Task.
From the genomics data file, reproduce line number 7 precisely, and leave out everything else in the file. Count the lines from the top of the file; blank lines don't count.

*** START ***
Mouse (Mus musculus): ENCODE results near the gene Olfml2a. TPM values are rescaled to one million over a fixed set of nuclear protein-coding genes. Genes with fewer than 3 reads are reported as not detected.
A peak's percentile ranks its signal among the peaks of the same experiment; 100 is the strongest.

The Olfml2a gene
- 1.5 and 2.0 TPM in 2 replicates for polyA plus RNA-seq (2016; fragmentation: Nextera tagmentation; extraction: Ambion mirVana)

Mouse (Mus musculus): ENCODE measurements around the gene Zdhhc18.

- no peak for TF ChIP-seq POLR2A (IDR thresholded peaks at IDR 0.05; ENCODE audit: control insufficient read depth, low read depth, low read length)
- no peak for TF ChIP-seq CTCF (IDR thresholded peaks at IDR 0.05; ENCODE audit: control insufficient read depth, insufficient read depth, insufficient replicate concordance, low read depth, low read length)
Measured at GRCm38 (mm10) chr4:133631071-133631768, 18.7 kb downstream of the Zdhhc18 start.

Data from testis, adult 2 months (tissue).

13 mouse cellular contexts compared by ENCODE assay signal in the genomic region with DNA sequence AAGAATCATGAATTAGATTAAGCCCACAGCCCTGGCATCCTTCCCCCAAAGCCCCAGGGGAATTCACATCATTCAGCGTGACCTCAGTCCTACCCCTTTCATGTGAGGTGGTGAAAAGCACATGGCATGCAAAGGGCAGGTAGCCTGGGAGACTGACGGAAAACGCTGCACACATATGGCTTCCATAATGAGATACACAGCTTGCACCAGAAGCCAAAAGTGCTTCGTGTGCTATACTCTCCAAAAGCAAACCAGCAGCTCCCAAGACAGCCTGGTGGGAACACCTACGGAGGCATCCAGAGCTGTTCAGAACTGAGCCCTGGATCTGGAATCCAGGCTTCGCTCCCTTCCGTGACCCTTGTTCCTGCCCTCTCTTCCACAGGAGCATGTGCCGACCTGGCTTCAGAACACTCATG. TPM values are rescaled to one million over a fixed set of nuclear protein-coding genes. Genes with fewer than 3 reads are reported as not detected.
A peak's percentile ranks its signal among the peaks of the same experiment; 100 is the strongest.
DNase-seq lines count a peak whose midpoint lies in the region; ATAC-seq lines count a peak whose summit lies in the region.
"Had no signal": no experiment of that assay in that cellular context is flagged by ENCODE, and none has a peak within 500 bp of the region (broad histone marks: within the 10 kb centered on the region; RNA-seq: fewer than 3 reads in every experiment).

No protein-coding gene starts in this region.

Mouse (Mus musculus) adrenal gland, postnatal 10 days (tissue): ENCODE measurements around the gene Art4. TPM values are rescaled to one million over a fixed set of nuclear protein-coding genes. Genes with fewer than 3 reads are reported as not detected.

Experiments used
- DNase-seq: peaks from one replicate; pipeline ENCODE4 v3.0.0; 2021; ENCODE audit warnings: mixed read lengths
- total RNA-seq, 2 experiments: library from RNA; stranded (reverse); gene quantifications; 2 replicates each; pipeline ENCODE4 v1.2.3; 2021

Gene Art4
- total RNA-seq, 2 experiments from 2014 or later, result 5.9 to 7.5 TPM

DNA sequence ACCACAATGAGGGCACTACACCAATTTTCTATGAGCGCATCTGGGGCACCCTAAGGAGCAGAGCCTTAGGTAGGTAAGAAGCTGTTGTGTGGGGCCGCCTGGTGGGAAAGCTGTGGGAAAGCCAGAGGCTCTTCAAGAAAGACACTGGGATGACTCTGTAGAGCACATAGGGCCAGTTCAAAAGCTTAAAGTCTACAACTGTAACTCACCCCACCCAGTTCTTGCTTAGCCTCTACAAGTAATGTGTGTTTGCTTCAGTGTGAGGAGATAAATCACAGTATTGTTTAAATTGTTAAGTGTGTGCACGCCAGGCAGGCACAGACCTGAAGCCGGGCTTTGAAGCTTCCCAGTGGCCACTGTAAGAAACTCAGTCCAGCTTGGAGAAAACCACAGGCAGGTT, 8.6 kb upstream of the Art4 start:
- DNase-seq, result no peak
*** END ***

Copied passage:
- no peak for TF ChIP-seq CTCF (IDR thresholded peaks at IDR 0.05; ENCODE audit: control insufficient read depth, insufficient read depth, insufficient replicate concordance, low read depth, low read length)